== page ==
Kitchen Table 14th Visit — London (8/2016)


A mid-summer visit to Kitchen Table is always a treat.  And while the food did not disappoint, my pictures on this trip did, as I was experimenting with my camera and did not have time to check on the results through the evening (I was sitting between two food bloggers/Instagramers).  So, this is mostly just to record the meal experience and not so much to appreciate the dishes visually.

They still had the white Rioja, so I went with that for my wine.

The first bite was hand-picked scallop served raw.  On top was some cured and smoked scallop roe.  It was finished a little fresh mayonnaise and pickled ginger.

Next up was the baked crispy chicken skin with mascarpone cheese and bacon jam.  They went back to not uniformly cutting the skin into a standard shape.

The Parker house rolls were served this time with turbot roe that has been cured with salt, smoked and then whipped to a light spread.  On top were some lemon zest, brown butter, and the burnt tops of leeks.  Another roll was offered and taken.

For the full write-up, click here.


Kitchen Table 13th visit — London (5/2016)


Although I had only visited just a couple of months before, there were many menu changes.  I expected that the seasonal changes would bring a variety of ingredients that weren’t available in February. They also changed up their wine list a little, with the addition of a white Rioja, which decided to try (and liked).

The evening started with raw hand-picked diver scallops from Scotland that were placed on top of some sea kelp and garden herbs.  This was dressed with some fresh cream and dill.  It was finished with some fermented, smoked and cured daikon.  The combination was very tasty.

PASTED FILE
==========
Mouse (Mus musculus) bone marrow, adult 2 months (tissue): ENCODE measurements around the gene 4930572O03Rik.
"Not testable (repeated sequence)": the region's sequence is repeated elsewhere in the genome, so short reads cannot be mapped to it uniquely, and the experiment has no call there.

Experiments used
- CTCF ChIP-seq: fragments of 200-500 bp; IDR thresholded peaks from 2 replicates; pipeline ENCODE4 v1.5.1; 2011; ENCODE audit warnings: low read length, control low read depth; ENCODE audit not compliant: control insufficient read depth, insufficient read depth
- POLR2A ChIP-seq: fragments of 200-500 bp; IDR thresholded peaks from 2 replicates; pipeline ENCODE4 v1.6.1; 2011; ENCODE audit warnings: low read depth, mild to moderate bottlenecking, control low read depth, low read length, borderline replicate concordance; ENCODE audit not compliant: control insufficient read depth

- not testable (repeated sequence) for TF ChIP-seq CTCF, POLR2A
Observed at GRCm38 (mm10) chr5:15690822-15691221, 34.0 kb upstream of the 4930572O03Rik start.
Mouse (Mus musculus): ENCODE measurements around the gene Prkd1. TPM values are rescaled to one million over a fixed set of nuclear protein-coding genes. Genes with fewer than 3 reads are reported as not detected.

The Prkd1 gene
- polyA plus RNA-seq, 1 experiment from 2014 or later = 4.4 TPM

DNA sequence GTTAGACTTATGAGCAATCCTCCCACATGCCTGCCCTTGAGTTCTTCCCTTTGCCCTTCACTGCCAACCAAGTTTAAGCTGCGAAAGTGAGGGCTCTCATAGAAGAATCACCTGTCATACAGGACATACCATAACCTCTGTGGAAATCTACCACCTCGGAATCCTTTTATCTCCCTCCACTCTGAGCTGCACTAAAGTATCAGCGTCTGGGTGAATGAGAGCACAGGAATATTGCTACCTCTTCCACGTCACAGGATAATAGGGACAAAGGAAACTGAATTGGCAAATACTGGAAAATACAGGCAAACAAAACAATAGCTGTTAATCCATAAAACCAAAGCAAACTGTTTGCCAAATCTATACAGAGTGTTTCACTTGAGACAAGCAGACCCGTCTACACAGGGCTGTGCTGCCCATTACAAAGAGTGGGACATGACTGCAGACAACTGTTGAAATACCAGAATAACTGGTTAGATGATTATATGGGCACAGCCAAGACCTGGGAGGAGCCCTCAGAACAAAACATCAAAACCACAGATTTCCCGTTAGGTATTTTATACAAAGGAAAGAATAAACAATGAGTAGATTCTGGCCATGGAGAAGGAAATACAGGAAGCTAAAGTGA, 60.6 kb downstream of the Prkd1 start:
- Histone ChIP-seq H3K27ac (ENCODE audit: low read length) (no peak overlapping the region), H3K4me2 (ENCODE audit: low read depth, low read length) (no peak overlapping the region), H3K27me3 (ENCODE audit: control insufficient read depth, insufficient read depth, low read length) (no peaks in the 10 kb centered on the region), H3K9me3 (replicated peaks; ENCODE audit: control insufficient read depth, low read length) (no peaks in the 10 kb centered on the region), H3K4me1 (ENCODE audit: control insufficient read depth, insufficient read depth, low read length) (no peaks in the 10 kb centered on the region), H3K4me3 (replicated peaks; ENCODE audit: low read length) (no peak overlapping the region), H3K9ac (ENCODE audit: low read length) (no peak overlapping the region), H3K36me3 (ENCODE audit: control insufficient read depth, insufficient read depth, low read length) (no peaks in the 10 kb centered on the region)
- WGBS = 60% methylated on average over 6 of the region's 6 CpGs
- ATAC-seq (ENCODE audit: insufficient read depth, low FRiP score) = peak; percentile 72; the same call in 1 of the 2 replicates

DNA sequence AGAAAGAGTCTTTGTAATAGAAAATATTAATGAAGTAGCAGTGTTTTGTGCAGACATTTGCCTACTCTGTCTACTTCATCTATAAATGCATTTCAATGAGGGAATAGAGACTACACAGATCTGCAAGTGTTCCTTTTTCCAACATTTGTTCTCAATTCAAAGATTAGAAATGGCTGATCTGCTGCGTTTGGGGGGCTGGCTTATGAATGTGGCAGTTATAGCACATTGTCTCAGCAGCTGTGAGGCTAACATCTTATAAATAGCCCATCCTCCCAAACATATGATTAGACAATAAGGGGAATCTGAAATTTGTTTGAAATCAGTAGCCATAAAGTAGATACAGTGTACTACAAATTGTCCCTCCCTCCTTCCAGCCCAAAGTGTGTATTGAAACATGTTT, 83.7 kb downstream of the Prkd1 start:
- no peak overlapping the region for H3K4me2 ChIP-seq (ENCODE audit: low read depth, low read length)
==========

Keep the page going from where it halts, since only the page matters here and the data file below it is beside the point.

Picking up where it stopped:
Next up was the potato starch chip with salmon, sour cream chives and brown sugar.

This was followed by the signature crisp chicken skin chip with rosemary mascarpone and bacon jam (I guess both may be signature offerings now).

We got a peek at the gull eggs that would be coming up soon in a dish.

For the full write-up, click here.

Kitchen Table 12th Visit — London (2/2016)


Even in mid-winter, I can never predict what will appear on the ingredients list at Kitchen Table.  With the reliance on what’s good from the local purveyors, plus what might have been harvested or preserved from their farm, different ingredients may show up in the dishes for the evening.

We started off with the first bite featuring golden and purple beet root both cooked, with marigold apple, bergamot granita, and wild fennel pollen.  This was earthy but light and tasty.

Next up was the familiar potato starch crisp with smoked salmon, brown sugar and chives.  It was a nice way to ratchet up the flavor and texture intensity from the first dish.

Next up was the signature crispy chicken skin with rosemary mascarpone and bacon jam.

For this course, the Parker House roll was accompanied by salted and smoked cod roe whipped brown butter and lemon zest.

For the full write-up, click here.

A Wong’s — London (11/2015)


This restaurant came to me from a recommendation from Kitchen Table.  I had hints that it was a little more modern in technique than normal Chinese restaurants.  I went online to check out their website and secured a counter (“bar seat”) reservation for dinner via an email exchange (They are also on

I had a front-row seat into the kitchen, which I liked.  The chef was often just on the other side working, so we chatted from time to time.  You can order a la carte, or you can go with a “Taste of China” Tasting menu.  I, of course, went with the tasting menu.  However, I decided I didn’t want wine with dinner, so I just had jasmine tea.

Before the menu courses began, I was presented with some snacks.  These included a sesame seed cracker, (on the plate) barbequed pork jerky, pickled cucumber, pickled vegetables and satay sauce, (in the bowl) jellyfish, smoked duck and sesame seeds – different flavors and textures to get started.